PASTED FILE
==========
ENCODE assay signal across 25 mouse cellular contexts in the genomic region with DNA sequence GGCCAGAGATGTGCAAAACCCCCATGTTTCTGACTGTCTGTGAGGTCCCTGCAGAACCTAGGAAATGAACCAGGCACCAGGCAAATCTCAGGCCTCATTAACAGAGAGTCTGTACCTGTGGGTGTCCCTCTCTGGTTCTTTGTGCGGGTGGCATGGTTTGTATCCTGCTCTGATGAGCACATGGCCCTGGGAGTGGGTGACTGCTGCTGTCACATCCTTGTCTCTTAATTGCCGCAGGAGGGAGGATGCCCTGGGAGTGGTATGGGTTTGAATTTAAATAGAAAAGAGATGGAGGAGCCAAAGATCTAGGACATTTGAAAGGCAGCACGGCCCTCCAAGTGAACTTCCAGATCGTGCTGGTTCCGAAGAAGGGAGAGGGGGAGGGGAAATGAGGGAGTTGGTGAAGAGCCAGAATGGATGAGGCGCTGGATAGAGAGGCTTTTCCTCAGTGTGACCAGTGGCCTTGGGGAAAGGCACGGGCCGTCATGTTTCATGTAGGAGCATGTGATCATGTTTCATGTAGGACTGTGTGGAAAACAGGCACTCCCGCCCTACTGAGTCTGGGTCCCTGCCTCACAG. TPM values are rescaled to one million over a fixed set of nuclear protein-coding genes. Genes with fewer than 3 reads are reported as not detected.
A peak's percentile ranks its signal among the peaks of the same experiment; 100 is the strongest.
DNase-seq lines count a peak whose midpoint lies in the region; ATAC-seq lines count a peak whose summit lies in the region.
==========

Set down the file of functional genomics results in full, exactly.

ENCODE assay signal across 25 mouse cellular contexts in the genomic region with DNA sequence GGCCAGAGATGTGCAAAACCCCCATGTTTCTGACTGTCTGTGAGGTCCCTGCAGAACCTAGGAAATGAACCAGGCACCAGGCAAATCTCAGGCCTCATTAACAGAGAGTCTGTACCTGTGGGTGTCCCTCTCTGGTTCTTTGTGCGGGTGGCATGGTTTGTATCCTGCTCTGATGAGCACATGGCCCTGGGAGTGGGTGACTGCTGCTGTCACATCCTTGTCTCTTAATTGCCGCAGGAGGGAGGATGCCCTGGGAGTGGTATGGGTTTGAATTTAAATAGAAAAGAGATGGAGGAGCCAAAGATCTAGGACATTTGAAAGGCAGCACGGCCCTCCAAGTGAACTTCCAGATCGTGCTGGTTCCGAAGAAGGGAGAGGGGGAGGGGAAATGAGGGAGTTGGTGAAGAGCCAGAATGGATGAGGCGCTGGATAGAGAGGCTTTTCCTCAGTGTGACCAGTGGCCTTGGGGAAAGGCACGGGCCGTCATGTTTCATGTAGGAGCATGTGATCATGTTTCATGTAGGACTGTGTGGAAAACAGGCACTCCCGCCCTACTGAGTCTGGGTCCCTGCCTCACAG. TPM values are rescaled to one million over a fixed set of nuclear protein-coding genes. Genes with fewer than 3 reads are reported as not detected.
A peak's percentile ranks its signal among the peaks of the same experiment; 100 is the strongest.
DNase-seq lines count a peak whose midpoint lies in the region; ATAC-seq lines count a peak whose summit lies in the region.